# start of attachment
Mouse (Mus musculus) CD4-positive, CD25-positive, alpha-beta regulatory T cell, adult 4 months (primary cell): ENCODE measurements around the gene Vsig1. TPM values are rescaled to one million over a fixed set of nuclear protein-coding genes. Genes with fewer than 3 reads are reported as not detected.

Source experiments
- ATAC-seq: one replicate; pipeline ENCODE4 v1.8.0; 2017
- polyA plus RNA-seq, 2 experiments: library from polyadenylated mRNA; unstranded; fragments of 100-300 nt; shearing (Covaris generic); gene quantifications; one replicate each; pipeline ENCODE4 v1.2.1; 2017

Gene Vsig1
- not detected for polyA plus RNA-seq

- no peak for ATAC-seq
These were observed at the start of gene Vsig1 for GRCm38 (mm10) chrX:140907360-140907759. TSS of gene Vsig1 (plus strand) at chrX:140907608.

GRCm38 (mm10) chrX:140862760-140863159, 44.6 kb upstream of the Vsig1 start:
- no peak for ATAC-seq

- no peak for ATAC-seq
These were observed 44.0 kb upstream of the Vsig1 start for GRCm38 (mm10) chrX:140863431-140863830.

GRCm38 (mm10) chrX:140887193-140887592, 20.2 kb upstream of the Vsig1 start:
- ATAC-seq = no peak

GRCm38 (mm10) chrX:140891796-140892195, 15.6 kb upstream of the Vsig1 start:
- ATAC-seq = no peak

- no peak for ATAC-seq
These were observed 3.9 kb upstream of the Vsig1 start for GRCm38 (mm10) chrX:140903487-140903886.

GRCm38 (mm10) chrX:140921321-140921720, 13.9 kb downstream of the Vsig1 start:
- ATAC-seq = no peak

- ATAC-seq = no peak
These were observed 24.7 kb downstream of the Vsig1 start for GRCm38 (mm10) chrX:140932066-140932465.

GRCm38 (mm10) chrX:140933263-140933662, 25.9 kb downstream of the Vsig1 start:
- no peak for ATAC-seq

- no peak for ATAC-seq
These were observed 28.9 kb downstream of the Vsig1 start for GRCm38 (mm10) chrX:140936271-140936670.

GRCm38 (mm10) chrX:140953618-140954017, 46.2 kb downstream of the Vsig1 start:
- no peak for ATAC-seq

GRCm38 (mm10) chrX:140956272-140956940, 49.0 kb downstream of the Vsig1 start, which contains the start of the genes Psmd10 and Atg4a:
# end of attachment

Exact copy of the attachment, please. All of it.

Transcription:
Mouse (Mus musculus) CD4-positive, CD25-positive, alpha-beta regulatory T cell, adult 4 months (primary cell): ENCODE measurements around the gene Vsig1. TPM values are rescaled to one million over a fixed set of nuclear protein-coding genes. Genes with fewer than 3 reads are reported as not detected.

Source experiments
- ATAC-seq: one replicate; pipeline ENCODE4 v1.8.0; 2017
- polyA plus RNA-seq, 2 experiments: library from polyadenylated mRNA; unstranded; fragments of 100-300 nt; shearing (Covaris generic); gene quantifications; one replicate each; pipeline ENCODE4 v1.2.1; 2017

Gene Vsig1
- not detected for polyA plus RNA-seq

- no peak for ATAC-seq
These were observed at the start of gene Vsig1 for GRCm38 (mm10) chrX:140907360-140907759. TSS of gene Vsig1 (plus strand) at chrX:140907608.

GRCm38 (mm10) chrX:140862760-140863159, 44.6 kb upstream of the Vsig1 start:
- no peak for ATAC-seq

- no peak for ATAC-seq
These were observed 44.0 kb upstream of the Vsig1 start for GRCm38 (mm10) chrX:140863431-140863830.

GRCm38 (mm10) chrX:140887193-140887592, 20.2 kb upstream of the Vsig1 start:
- ATAC-seq = no peak

GRCm38 (mm10) chrX:140891796-140892195, 15.6 kb upstream of the Vsig1 start:
- ATAC-seq = no peak

- no peak for ATAC-seq
These were observed 3.9 kb upstream of the Vsig1 start for GRCm38 (mm10) chrX:140903487-140903886.

GRCm38 (mm10) chrX:140921321-140921720, 13.9 kb downstream of the Vsig1 start:
- ATAC-seq = no peak

- ATAC-seq = no peak
These were observed 24.7 kb downstream of the Vsig1 start for GRCm38 (mm10) chrX:140932066-140932465.

GRCm38 (mm10) chrX:140933263-140933662, 25.9 kb downstream of the Vsig1 start:
- no peak for ATAC-seq

- no peak for ATAC-seq
These were observed 28.9 kb downstream of the Vsig1 start for GRCm38 (mm10) chrX:140936271-140936670.

GRCm38 (mm10) chrX:140953618-140954017, 46.2 kb downstream of the Vsig1 start:
- no peak for ATAC-seq

GRCm38 (mm10) chrX:140956272-140956940, 49.0 kb downstream of the Vsig1 start, which contains the start of the genes Psmd10 and Atg4a: